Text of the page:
« Reply #21 on: 12/01/2015 19:54:14 »
With (hopefully) the intelligence to follow the arguments but not the education to understand the Maths, I go a bit lost with some of this. If the Big Bang theory is correct then surely the universe cannot be infinite.
Correct. There's this huge non-sequitur wherein people say WMAP found that the universe is "flat" and therefore the universe must be infinite. Here's a NASA website for example: shape of the universe. But it just doesn't follow. And it doesn't tie in with big bang cosmology. When you challenge the people who say the universe is infinite, they duck and dive and say the universe has always been infinite. It's a cop-out.

Is Pmb correct that if it is infinite, it must always have been so?
Yes. But he also says the universe is infinite. Only it can't be infinite if it's expanding. If it was infinite the energy-pressure* would be counterbalanced at all locations. It couldn't expand.

The replies here seem to suggest the universe (or cosmos) is located on the edge of an expanding shape whether a sphere or not. I had imagined, wrongly it seems, that it was of a 3D form.
Wrongly? There is no evidence of any "higher dimensions". There's no evidence that the universe is located on the surface of some shape. The only evidence we have is that the universe is an expanding ball of space dotted with galaxies as per the raisin-cake analogy.

It's like the analogy to a balloon. Is the space within akin to the universe or is it the balloon?
The space within is akin to the universe because we live in 3D space. People will tell you the universe is like the surface of the balloon, but there's absolutely no scientific evidence that supports that assertion. None whatsoever. Zip. Zero. Zilch.

* See the energy-pressure diagonal in the stress-energy-momentum tensor.
 

Offline jeffreyH

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Re: Return to the Centre of the Universe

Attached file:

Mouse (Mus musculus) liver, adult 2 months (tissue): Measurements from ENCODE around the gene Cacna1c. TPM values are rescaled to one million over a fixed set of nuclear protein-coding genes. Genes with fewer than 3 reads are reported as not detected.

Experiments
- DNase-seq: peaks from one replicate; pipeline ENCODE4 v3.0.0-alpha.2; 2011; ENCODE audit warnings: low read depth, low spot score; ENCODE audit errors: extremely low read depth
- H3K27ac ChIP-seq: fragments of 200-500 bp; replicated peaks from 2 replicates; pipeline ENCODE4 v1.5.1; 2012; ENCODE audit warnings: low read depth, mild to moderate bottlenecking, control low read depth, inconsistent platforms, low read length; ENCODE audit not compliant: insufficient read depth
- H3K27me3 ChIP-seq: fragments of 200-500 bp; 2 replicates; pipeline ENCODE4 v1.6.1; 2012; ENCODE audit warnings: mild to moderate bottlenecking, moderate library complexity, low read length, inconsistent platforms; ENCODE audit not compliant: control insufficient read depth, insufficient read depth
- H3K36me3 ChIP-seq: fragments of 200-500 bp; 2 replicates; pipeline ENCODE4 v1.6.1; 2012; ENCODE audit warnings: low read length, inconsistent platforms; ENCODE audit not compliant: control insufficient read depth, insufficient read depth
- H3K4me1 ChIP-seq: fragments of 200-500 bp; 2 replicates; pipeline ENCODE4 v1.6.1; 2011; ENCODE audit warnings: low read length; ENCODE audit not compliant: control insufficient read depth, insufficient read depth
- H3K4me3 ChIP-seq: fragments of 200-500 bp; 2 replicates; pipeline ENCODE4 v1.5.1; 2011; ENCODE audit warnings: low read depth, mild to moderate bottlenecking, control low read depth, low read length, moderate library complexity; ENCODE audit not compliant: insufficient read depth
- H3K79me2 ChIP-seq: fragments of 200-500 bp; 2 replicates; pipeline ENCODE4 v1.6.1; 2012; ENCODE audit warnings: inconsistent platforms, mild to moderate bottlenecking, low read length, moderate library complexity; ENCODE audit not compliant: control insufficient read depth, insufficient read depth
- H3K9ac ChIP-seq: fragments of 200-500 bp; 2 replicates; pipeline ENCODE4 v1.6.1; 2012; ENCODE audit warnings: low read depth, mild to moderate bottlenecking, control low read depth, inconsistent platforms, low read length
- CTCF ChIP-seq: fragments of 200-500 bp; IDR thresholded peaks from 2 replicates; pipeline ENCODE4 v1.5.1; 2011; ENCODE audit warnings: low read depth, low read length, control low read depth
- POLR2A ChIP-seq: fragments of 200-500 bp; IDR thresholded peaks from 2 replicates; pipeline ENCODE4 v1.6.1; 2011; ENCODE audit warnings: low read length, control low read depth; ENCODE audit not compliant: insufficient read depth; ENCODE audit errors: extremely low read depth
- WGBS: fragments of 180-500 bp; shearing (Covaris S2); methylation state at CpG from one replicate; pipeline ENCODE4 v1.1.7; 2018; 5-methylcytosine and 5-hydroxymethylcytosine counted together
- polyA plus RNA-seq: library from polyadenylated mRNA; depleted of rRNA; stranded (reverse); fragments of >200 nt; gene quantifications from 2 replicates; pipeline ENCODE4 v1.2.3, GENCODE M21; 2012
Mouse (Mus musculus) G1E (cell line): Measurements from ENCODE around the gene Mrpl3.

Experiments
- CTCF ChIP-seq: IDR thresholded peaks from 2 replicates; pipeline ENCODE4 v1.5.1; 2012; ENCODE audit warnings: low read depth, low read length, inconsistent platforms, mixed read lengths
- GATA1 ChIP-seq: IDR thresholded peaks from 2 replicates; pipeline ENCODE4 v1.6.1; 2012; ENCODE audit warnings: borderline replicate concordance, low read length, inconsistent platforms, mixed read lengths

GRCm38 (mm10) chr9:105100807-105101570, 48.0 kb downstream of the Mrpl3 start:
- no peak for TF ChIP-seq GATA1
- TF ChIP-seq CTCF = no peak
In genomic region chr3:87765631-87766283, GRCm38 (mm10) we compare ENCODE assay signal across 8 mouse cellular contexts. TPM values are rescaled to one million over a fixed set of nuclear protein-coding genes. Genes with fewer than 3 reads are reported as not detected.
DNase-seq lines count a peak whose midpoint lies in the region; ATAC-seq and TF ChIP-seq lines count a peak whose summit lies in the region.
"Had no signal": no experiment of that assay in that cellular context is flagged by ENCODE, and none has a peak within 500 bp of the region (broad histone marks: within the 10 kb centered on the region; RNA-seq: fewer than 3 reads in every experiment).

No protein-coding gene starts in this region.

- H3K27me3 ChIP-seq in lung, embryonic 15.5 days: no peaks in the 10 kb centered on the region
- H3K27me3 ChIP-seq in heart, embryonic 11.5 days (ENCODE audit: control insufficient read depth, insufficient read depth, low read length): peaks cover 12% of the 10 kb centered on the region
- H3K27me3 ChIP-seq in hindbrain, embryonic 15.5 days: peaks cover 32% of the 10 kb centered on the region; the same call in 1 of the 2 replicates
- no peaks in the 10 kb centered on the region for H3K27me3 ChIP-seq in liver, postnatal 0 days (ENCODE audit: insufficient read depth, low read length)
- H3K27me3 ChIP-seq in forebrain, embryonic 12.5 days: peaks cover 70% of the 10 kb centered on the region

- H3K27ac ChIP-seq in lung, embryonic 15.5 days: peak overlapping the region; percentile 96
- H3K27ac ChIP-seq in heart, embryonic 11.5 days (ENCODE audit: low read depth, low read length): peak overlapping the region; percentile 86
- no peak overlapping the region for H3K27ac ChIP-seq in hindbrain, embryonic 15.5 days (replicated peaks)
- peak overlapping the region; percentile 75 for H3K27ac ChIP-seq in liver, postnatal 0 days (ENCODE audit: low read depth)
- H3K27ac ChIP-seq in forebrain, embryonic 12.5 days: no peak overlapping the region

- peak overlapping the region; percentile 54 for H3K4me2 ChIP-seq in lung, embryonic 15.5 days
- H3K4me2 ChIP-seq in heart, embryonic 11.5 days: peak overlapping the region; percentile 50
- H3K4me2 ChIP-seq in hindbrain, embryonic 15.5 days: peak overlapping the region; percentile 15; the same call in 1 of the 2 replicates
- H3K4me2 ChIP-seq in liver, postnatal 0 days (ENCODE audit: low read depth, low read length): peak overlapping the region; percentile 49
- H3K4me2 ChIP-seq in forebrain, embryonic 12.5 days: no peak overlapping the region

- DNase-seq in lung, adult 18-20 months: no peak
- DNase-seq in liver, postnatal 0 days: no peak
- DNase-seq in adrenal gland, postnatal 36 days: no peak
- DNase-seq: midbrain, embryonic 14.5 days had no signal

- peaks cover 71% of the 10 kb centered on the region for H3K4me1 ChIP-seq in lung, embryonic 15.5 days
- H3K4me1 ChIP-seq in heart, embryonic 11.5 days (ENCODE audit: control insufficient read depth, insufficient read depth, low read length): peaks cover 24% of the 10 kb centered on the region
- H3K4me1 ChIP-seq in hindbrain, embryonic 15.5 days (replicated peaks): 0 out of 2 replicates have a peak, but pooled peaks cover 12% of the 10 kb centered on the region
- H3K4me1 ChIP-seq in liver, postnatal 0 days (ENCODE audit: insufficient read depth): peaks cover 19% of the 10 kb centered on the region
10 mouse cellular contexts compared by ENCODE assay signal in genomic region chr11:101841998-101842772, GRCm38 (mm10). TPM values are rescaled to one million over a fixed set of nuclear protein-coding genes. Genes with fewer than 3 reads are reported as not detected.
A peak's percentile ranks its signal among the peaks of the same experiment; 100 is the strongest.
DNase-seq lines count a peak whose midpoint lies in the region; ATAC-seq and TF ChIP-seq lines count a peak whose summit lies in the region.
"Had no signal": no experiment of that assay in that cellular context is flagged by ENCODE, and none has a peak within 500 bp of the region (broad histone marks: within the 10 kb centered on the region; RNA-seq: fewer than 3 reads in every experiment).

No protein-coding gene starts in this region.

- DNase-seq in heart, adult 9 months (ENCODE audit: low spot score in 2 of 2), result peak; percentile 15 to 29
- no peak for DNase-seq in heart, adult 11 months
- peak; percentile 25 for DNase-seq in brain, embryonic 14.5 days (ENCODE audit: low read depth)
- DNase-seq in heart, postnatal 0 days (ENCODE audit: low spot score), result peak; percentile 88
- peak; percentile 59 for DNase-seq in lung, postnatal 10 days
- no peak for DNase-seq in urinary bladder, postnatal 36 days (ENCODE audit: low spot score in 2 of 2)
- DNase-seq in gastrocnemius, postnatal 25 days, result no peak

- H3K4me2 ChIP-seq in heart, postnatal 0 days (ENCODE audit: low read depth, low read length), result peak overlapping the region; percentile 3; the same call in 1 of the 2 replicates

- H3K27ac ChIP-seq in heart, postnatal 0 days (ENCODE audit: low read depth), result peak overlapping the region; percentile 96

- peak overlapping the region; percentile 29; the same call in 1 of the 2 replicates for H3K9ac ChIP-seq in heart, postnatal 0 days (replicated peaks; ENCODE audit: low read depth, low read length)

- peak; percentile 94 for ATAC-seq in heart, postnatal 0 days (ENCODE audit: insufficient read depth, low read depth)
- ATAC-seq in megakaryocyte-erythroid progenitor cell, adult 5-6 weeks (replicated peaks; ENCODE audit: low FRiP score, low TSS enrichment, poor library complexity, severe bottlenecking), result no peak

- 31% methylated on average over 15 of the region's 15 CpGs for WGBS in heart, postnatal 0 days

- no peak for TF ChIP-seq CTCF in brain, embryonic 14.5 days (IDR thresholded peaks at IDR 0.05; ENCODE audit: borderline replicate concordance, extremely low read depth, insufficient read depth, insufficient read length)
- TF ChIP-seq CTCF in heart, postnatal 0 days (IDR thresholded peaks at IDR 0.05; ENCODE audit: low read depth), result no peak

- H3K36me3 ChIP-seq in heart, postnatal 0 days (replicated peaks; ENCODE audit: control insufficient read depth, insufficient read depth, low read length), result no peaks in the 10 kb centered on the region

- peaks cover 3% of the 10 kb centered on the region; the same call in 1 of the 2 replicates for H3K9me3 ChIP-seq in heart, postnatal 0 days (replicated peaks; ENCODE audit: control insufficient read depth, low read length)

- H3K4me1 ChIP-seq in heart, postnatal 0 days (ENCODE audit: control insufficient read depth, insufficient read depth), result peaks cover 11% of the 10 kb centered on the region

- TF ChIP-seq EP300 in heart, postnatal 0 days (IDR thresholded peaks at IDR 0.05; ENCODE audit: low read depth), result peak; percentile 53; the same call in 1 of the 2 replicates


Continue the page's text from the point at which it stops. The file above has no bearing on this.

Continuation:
« Reply #22 on: 12/01/2015 20:04:09 »
Is Pmb correct that if it is infinite, it must always have been so?
Yes. But he also says the universe is infinite. Only it can't be infinite if it's expanding. If it was infinite the energy-pressure* would be counterbalanced at all locations. It couldn't expand.

I disagree.
 

Offline chiralSPO

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Re: Return to the Centre of the Universe
« Reply #23 on: 12/01/2015 20:08:17 »
Is Pmb correct that if it is infinite, it must always have been so?
Yes. But he also says the universe is infinite. Only it can't be infinite if it's expanding. If it was infinite the energy-pressure* would be counterbalanced at all locations. It couldn't expand.

I disagree.

I don't think that having an infinite universe would preclude expansion. Using JohnDuffield's logic, wouldn't the energy pressure also "cancel out" if the universe were finite and unbounded?
 

Offline dlorde

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Re: Return to the Centre of the Universe
« Reply #24 on: 12/01/2015 20:10:05 »
When I first tried to comprehend the topology of the universe as a potentially finite but non-bounded volume, I found it helped to think of the old arcade game of Asteroids, where whatever disappeared off the screen in one direction, reappeared on the opposite side, moving in the same direction - a finite but unbounded 2D surface.
Right. It had the topology of a cylinder.
More of a sphere - top and bottom were also contiguous; perhaps I should have said 'edge' rather than 'side'...

Quote
Here's something interesting. The space around a cosmic string is flat. The geometry is that of a cone.
Ooh-er, I don't think I can visualise a flat cone...
 

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Re: Return to the Centre of the Universe
« Reply #24 on: 12/01/2015 20:10:05 »